A. Yes. Many of these people went through all the plantation as well as the branches of the various factories and observed the life in these places.

Q. And what did they see there in the way of atrocities and ill- treatment?

[Page 220]

A. No, I believe they saw how the people worked, what they looked like and what was produced there. For instance, I can remember one example quite well. At that time I was working on the plantations. We were pulling a heavy steam roller, 16 men and a party of girls passed. When they passed, their leader said very loudly, so that we all could hear it, "Look, those people there are so lazy that it looks as if they'd rather have a team of horses pull it." That was supposed to be funny.

Q. Witness, when did you first have occasion, after your liberation from the concentration camp, to tell other people about those horrible atrocities which you related to us to-day?

A. I did not understand that; please repeat.

Q. When did you first have an opportunity, after your discharge or liberation from the concentration camp, to tell an outsider about these horrible atrocities?

A. Immediately after the liberation. I was at that time, as chief physician of the concentration camp, interrogated by the American Investigating Corps, and it was to this corps that I told this story for the first time, and I also gave them various proofs, diagrams, and the case histories, which I had saved from being burnt.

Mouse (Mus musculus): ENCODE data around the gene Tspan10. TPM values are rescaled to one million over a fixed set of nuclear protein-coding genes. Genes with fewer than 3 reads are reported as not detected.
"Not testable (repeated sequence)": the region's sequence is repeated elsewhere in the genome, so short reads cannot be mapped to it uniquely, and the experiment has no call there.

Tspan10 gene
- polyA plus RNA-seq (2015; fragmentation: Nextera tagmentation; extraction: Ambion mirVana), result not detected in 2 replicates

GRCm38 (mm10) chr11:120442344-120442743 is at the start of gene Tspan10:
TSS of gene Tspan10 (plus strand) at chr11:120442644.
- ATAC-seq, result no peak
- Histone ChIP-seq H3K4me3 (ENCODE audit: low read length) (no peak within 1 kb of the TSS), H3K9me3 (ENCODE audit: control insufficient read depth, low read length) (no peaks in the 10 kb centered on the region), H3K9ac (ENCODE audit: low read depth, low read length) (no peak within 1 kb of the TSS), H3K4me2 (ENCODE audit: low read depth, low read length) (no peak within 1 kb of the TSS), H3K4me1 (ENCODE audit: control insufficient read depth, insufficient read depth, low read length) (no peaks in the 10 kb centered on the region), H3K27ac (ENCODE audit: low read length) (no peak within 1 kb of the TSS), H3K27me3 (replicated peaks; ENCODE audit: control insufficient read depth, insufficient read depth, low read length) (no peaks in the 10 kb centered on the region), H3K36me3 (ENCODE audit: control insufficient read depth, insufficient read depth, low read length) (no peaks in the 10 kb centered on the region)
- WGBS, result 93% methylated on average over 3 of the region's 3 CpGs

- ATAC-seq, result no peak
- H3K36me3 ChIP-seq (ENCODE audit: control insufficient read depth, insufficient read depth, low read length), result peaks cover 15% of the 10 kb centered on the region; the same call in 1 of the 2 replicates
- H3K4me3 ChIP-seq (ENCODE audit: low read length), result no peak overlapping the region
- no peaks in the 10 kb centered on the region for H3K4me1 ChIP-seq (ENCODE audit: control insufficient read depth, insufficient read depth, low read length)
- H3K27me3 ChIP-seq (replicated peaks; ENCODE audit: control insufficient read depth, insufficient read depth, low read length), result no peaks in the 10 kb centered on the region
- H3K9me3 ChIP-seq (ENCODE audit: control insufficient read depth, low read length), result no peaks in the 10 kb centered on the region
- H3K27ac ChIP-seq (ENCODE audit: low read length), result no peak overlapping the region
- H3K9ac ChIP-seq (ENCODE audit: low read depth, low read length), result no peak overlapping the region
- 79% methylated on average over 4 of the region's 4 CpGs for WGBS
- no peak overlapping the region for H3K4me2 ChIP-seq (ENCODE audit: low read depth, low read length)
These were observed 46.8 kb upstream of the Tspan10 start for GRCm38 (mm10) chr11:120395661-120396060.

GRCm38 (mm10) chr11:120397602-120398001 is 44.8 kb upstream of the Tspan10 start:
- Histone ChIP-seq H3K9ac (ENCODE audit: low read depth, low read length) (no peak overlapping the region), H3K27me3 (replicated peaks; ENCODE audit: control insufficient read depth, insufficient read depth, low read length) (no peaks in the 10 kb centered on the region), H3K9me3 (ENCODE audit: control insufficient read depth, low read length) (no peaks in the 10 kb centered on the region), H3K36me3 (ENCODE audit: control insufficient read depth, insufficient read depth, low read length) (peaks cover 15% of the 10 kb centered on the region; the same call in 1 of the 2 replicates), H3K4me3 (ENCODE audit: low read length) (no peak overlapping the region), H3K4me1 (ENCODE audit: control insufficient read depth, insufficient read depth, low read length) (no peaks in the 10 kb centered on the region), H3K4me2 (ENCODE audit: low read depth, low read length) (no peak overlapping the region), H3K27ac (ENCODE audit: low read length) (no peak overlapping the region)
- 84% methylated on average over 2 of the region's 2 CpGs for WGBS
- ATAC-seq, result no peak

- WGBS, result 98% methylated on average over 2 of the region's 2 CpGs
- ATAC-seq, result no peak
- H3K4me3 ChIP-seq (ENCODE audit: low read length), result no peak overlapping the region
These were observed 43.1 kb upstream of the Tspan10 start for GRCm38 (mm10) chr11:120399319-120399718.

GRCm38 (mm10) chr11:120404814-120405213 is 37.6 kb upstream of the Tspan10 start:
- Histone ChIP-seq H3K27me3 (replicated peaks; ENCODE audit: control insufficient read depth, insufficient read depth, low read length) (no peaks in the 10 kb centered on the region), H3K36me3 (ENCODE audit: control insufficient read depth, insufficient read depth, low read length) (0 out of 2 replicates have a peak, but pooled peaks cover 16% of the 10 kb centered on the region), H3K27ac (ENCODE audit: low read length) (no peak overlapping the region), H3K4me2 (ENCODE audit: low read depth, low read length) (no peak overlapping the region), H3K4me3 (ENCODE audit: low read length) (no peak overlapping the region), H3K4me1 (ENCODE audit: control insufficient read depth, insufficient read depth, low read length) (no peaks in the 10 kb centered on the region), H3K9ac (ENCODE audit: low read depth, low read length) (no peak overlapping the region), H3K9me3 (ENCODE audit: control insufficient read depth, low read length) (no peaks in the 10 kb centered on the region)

Q. That prosecutor believed the information you gave without further ado?

A. Yes.

Q. Witness, you said that the defendant Rosenberg was shown to you in the concentration camp Dachau shortly after you arrived there? When was that?

A. In the year 1941; first half of 1941.

Q. First half?

A. I believe so, yes.

Q. Can you perhaps remember the month?

A. I cannot remember. I arrived in April; that is why I assume it was perhaps from April to July, or so.

Q. To July, from April to July, 1941?

A. I believe so.

Q. Was Rosenberg at that time in uniform?

A. He was in uniform.

Q. In what uniform?

A. I believe it was an S.S. uniform.

Q. S.S. uniform?

A. It was a - I cannot say that very precisely - but he was in uniform.

Q. All right, you remember prima facie that it was an S.S. uniform, that is a black uniform?

A. No, at that time the S.S. did not any longer wear the black uniform, because after the beginning of the war they wore field uniforms and other similar uniforms.

Q. Then, you assume it was a grey uniform?

A. Something like that; whether it was grey or yellow or brown I do not remember any more.

Q. That is just the point: whether it was grey, brown, or yellow. Was it a field uniform?